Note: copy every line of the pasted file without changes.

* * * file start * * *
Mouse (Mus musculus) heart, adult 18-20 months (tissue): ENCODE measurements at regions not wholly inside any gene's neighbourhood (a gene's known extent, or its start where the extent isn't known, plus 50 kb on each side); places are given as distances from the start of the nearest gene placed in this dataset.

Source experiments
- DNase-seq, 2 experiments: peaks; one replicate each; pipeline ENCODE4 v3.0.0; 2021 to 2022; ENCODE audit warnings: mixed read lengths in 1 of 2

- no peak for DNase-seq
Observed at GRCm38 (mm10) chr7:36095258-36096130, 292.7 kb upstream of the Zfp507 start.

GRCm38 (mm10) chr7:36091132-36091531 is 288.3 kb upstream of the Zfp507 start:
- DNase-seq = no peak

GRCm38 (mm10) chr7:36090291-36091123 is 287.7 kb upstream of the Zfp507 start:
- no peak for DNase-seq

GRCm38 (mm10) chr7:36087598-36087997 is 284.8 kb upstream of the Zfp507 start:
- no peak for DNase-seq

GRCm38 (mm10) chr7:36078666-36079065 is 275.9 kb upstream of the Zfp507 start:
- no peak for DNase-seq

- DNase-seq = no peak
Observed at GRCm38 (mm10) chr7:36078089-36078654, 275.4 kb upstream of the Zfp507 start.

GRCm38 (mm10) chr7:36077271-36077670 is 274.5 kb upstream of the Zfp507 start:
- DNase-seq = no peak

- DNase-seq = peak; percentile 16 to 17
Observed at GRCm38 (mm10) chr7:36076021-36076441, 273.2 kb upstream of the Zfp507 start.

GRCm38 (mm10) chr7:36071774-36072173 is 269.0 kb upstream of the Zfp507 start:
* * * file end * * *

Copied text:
Mouse (Mus musculus) heart, adult 18-20 months (tissue): ENCODE measurements at regions not wholly inside any gene's neighbourhood (a gene's known extent, or its start where the extent isn't known, plus 50 kb on each side); places are given as distances from the start of the nearest gene placed in this dataset.

Source experiments
- DNase-seq, 2 experiments: peaks; one replicate each; pipeline ENCODE4 v3.0.0; 2021 to 2022; ENCODE audit warnings: mixed read lengths in 1 of 2

- no peak for DNase-seq
Observed at GRCm38 (mm10) chr7:36095258-36096130, 292.7 kb upstream of the Zfp507 start.

GRCm38 (mm10) chr7:36091132-36091531 is 288.3 kb upstream of the Zfp507 start:
- DNase-seq = no peak

GRCm38 (mm10) chr7:36090291-36091123 is 287.7 kb upstream of the Zfp507 start:
- no peak for DNase-seq

GRCm38 (mm10) chr7:36087598-36087997 is 284.8 kb upstream of the Zfp507 start:
- no peak for DNase-seq

GRCm38 (mm10) chr7:36078666-36079065 is 275.9 kb upstream of the Zfp507 start:
- no peak for DNase-seq

- DNase-seq = no peak
Observed at GRCm38 (mm10) chr7:36078089-36078654, 275.4 kb upstream of the Zfp507 start.

GRCm38 (mm10) chr7:36077271-36077670 is 274.5 kb upstream of the Zfp507 start:
- DNase-seq = no peak

- DNase-seq = peak; percentile 16 to 17
Observed at GRCm38 (mm10) chr7:36076021-36076441, 273.2 kb upstream of the Zfp507 start.

GRCm38 (mm10) chr7:36071774-36072173 is 269.0 kb upstream of the Zfp507 start: